Remembering Andre Williams (1936-2019)

Wild Men of Rock Live in Houston

Andre Williams, Archie
Bell, Roy Head, and Little Joe Washington descended upon Houston’s Continental Club on Sept. 3 and
proceeded to tear some shit up.


By Steven Rosen / BLURT / 9-26-2011

At age 74, Andre Williams (pictured above) is just coming
into his own as a Great American Singer. He’s part Leonard Cohen and part James
Brown, capable of expressing in the most impassioned way possible his primal
needs of the moment, yet also willing to step back with cool romantic, poetic
demeanor and consider the effect his words of love have on his enthralled

Take, for instance, the version of “Let Me Put It In” he performed,
with backing from Allen Oldies Band, at Houston’s
funky, spacious Continental Club, where he headlined a “Wild Men of Rock” revue. Looking dapper and calm in a white
double-breasted suit, wearing a smiling Buddha-like countenance as well as a fine
mustache, he introduced the song to his fans, many college age or just modestly
older, with an aside about past trouble with police trying to perform it.

Then he intoned the song’s title pleadingly, softly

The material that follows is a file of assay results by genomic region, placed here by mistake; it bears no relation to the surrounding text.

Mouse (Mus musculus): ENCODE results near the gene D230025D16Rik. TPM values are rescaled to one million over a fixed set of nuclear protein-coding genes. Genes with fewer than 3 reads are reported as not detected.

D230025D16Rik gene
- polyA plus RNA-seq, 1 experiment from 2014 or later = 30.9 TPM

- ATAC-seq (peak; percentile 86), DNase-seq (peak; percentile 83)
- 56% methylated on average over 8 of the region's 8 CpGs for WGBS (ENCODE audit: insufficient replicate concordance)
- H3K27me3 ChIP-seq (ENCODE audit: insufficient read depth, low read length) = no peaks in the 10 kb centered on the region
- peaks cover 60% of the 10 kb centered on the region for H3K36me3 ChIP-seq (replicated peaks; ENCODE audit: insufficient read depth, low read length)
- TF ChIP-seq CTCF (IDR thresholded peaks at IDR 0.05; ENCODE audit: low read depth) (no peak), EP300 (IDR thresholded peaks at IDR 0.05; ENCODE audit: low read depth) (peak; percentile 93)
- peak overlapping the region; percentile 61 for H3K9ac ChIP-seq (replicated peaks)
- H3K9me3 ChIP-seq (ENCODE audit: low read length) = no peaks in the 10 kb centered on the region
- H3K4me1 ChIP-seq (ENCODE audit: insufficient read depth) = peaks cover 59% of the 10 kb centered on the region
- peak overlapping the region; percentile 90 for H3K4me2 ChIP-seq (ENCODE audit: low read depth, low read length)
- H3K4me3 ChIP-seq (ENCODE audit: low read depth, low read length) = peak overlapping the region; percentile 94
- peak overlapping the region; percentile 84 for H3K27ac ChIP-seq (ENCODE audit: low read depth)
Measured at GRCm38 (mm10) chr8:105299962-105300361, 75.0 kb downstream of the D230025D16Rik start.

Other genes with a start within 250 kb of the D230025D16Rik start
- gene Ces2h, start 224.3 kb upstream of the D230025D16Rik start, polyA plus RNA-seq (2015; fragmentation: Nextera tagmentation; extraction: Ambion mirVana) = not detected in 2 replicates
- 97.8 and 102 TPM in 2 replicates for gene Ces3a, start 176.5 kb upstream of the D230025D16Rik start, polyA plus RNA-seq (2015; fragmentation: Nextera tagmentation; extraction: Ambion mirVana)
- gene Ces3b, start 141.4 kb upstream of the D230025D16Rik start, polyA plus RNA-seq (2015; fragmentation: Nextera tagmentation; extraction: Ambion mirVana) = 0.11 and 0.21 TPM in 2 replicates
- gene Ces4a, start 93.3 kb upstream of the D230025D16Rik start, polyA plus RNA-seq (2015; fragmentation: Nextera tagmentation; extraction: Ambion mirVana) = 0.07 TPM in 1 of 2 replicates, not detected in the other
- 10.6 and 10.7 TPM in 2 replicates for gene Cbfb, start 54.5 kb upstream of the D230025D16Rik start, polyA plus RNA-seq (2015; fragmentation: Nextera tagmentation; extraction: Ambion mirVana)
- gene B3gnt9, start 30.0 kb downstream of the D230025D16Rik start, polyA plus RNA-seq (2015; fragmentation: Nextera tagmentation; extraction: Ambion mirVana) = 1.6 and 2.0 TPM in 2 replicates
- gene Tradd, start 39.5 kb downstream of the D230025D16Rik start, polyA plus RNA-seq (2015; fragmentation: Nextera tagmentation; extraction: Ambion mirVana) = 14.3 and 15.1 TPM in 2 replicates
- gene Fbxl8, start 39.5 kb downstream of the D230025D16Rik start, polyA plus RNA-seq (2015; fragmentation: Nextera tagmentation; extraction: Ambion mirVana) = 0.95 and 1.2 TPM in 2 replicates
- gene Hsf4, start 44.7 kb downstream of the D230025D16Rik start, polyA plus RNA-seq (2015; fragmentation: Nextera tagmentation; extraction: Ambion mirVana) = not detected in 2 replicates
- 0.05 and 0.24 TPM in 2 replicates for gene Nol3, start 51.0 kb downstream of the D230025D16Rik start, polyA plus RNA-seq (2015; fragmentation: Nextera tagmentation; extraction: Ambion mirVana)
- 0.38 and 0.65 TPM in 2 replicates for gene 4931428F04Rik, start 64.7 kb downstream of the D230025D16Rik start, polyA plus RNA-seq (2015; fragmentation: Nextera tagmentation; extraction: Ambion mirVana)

promising that “I’ll buy you a car” to his imaginary subject. And then, WHAM!
He screamed out the title line, again and again, as if it was the only thing
that mattered in the world. He dropped to his knees as the band slashed out its
supporting rock with all the power it could muster. It was soul music, raw and
unpretentious, and the crowd pushed forward to the stage as if pulled by a
giant magnet. And then Williams let up, returned to his quiet pleading, looking
slightly amused at his power over the masses. And then he did it all again. It
was pure dynamism and he knew it.

He was the headliner of this show, and was treated like
royalty. When he eventually left the stage, after “Mustang Sally,” the band
offered him shouts of “Hallelujah.” Williams has been around rock and soul’s
edges for a long, long time. He recorded for Michigan’s Fortune Records in the 1950s, his
songs having enough of a naughty edge (“Jailbait”) to not get much airplay then
but to appeal to collectors today. He wrote a couple 1960s classics (“Shake a
Tail Feather” and “Twine Time”) for others, fell into hard times in the 1980s,
and then started to find his way back in the 1990s.

Often working with bluesy punk-soul acts on songs that
sometimes had sexually explicit lyrics, he developed a cult following. He has
used that to grow in popularity, through a series of fine Bloodshot albums and
even a book, Sweets and Other Stories. What’s
critical to know about Williams is that, unlike Blowfly or Clarence Carter
vamping through “Strokin,’” Williams “dirty” material isn’t a smutty joke. It’s
his take on the rawness of real life and sexuality’s place in it. He just omits
the jive and politeness. As a result, the tunes he performed in Houston, like “Agile, Mobile and Hostile,” “Bacon Fat” and
Goin’ Down to Tijuana,”
come off as serious as a heart attack. They’re soul tunes without compromise.